The Competition and Markets Authority (CMA) has outlined more detail with regard to its further examination of the tie-up between the retail power units of SSE and Npower.

The competition regulator said earlier this month it had launched an in-depth investigation into the tie-up between the companies, saying it may reduce competition and increase prices for some households.

Now the CMA team conducting the second phase of the investigation, who are entirely different from those who undertook the first phase, in line with protocol, have published their initial findings.

It has now added it will consider the impact of the merger on the supply of gas and electricity to customers in Britain, as well as any implications arising from plans for a larger asset swap between Innogy’s parent company RWE, and Eon, which also has a British retail energy business.

The CMA will also look at the potential impact on British independent energy supplier Utility Warehouse, which has around 600,000 customers and relies on Npower for its gas and electricity supplies.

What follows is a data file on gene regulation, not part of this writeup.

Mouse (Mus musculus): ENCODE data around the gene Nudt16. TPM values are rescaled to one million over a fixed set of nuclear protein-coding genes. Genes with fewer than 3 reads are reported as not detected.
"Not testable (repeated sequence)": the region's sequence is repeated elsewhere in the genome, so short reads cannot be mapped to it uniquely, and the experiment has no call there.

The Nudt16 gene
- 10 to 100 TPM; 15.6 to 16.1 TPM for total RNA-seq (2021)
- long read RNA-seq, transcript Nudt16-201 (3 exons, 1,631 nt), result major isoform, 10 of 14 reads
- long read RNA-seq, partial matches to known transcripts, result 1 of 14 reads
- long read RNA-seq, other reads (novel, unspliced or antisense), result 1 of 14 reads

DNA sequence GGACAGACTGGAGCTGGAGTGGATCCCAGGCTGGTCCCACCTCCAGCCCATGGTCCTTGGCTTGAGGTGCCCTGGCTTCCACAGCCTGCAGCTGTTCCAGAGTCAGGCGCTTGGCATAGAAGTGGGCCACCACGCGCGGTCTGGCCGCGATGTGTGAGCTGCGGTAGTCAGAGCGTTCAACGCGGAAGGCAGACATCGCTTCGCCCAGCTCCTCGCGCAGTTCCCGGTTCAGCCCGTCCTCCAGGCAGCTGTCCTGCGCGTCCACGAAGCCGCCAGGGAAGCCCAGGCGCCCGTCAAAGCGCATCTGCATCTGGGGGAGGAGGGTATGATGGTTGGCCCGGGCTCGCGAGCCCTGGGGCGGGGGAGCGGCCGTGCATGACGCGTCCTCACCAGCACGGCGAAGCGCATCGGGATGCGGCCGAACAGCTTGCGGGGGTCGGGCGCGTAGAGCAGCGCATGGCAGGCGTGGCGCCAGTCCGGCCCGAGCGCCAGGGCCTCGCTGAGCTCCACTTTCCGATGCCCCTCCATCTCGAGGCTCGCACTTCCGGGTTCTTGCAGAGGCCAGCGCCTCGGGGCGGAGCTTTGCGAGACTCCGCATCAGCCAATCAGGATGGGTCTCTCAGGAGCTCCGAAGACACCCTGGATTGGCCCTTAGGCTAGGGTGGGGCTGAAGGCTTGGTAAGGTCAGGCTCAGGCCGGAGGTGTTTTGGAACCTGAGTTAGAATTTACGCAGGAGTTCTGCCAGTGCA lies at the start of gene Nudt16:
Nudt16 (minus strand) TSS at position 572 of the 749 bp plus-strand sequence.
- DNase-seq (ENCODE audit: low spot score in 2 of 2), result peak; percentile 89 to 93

It said in a statement: “This theory of harm considers whether the merged entity would have an incentive to raise SVT [standard variable tariff] prices to increase its wholesale prices to Utility Warehouse.”

In response to the news, an Npower spokesperson, said: “This merger seeks to combine the best of the old with the benefits of the new in a way that will meet evolving customer expectations and further increase competition in the energy market. We therefore look forward to working with the CMA to address the issues that the CMA has set out.”

The SSE-Npower merger would create Britain’s second-largest retail power provider.

The CMA is scheduled to issue a final report by 22 October.

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